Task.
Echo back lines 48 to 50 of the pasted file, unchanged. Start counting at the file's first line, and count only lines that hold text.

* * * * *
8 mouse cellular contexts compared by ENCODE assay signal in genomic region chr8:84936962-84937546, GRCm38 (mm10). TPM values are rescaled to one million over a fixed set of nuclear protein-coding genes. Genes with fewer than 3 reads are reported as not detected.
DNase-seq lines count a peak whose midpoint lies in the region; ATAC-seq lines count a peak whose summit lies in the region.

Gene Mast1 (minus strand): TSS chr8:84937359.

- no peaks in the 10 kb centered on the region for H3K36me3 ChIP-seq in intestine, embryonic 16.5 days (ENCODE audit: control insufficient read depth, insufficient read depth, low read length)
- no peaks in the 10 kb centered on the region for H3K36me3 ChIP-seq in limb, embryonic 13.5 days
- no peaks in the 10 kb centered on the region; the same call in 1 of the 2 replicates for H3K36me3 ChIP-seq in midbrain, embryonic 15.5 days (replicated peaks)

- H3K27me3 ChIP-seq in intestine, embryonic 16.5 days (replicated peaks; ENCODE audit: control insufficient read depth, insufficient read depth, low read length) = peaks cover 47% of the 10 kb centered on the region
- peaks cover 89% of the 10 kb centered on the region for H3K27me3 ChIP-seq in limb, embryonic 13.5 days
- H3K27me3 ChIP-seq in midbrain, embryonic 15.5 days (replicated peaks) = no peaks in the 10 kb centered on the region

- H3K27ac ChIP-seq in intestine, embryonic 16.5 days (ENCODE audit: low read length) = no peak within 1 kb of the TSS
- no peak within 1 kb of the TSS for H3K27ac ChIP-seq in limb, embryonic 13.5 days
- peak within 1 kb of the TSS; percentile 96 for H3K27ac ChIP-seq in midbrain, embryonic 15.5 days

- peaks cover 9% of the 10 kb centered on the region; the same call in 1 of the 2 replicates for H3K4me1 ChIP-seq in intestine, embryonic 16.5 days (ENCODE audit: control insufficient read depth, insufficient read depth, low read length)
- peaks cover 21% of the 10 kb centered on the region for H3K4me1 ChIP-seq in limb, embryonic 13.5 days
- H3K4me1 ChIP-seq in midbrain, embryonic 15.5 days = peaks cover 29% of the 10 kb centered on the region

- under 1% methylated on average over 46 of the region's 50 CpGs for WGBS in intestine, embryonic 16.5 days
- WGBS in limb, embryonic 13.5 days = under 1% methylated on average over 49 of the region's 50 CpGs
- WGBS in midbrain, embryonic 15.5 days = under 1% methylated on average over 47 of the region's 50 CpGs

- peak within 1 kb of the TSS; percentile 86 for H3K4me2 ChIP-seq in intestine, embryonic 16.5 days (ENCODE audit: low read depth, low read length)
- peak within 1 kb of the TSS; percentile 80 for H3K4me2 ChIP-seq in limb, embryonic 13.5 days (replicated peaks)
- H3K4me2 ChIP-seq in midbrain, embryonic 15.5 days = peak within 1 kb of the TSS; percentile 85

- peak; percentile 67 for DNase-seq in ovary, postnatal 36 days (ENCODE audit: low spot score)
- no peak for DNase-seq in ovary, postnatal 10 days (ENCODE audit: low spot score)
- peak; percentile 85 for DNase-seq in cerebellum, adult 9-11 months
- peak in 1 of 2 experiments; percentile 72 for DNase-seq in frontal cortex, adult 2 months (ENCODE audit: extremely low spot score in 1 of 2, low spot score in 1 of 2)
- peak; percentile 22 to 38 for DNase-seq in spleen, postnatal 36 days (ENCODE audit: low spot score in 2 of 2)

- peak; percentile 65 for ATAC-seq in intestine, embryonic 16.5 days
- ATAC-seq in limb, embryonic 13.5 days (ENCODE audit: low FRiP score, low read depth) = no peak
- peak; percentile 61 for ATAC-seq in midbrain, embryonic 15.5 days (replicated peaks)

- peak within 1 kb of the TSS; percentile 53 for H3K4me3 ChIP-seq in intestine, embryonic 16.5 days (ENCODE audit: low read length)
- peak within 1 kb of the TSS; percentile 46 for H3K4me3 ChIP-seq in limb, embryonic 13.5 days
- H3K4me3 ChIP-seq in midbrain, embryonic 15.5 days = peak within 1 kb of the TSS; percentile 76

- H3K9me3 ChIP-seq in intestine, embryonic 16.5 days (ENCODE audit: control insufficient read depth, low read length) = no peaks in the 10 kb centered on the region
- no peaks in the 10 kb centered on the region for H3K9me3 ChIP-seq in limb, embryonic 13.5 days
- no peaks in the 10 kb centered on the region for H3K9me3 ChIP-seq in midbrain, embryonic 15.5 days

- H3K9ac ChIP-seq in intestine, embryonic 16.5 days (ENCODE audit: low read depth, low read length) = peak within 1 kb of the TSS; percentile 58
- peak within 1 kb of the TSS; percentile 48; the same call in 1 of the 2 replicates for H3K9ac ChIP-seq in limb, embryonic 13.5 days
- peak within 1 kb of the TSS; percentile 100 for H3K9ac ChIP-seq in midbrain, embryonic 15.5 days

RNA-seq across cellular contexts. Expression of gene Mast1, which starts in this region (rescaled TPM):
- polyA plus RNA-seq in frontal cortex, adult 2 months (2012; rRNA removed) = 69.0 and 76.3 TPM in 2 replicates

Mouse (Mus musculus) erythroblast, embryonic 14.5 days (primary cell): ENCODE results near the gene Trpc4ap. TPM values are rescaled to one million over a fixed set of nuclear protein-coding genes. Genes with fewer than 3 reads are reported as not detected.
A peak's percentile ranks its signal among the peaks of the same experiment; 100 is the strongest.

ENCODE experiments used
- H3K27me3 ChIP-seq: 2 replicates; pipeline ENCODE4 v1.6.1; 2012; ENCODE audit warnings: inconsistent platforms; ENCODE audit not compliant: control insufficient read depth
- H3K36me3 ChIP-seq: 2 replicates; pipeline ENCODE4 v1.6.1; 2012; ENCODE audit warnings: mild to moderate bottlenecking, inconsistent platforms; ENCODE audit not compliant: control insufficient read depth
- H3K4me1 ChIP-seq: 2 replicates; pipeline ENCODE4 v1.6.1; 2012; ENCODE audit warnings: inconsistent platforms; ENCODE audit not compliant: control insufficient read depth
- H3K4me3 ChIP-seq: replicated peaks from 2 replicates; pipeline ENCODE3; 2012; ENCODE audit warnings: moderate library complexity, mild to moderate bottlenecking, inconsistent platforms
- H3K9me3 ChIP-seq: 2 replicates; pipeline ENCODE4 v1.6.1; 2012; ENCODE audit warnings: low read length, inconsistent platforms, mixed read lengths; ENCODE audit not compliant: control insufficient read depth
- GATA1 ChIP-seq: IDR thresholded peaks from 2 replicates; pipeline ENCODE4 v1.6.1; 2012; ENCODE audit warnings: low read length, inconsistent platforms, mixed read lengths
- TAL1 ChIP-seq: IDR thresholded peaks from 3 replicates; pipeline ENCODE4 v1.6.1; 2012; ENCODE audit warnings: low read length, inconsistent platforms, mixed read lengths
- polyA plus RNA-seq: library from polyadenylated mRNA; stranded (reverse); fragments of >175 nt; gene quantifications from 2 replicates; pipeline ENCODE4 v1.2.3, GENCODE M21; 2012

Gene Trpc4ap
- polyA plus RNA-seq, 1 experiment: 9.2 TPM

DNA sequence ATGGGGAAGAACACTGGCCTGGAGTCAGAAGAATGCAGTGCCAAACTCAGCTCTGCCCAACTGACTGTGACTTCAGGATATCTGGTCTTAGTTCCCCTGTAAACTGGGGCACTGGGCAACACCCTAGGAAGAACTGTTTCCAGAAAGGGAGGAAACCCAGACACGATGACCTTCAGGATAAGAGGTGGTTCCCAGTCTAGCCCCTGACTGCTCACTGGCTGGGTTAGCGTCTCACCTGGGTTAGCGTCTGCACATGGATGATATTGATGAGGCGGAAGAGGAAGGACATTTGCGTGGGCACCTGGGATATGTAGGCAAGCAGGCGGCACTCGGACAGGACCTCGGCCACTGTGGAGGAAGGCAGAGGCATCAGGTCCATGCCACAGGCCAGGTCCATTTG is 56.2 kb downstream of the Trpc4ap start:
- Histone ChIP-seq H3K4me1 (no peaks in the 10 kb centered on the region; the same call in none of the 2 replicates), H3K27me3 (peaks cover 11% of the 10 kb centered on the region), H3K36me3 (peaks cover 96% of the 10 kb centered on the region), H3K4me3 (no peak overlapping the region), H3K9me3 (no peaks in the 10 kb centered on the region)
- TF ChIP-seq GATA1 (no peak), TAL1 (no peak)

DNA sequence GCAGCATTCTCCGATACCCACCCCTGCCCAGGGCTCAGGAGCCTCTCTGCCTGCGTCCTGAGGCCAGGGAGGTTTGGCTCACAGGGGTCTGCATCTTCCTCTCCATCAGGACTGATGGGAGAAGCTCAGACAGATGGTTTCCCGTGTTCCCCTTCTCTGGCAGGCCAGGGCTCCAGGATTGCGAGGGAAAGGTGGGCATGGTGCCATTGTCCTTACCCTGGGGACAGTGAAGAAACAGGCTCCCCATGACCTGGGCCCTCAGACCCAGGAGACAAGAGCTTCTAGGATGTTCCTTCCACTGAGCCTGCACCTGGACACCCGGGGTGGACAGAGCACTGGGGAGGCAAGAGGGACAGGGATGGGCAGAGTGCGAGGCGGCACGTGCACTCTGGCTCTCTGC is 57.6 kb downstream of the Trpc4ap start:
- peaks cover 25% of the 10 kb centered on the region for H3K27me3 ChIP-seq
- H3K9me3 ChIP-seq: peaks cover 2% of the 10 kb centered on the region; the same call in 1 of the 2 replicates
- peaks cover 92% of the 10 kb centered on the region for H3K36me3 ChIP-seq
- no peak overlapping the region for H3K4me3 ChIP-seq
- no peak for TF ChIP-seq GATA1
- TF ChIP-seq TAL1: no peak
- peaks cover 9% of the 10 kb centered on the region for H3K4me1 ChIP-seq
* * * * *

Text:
- H3K9me3 ChIP-seq: 2 replicates; pipeline ENCODE4 v1.6.1; 2012; ENCODE audit warnings: low read length, inconsistent platforms, mixed read lengths; ENCODE audit not compliant: control insufficient read depth
- GATA1 ChIP-seq: IDR thresholded peaks from 2 replicates; pipeline ENCODE4 v1.6.1; 2012; ENCODE audit warnings: low read length, inconsistent platforms, mixed read lengths
- TAL1 ChIP-seq: IDR thresholded peaks from 3 replicates; pipeline ENCODE4 v1.6.1; 2012; ENCODE audit warnings: low read length, inconsistent platforms, mixed read lengths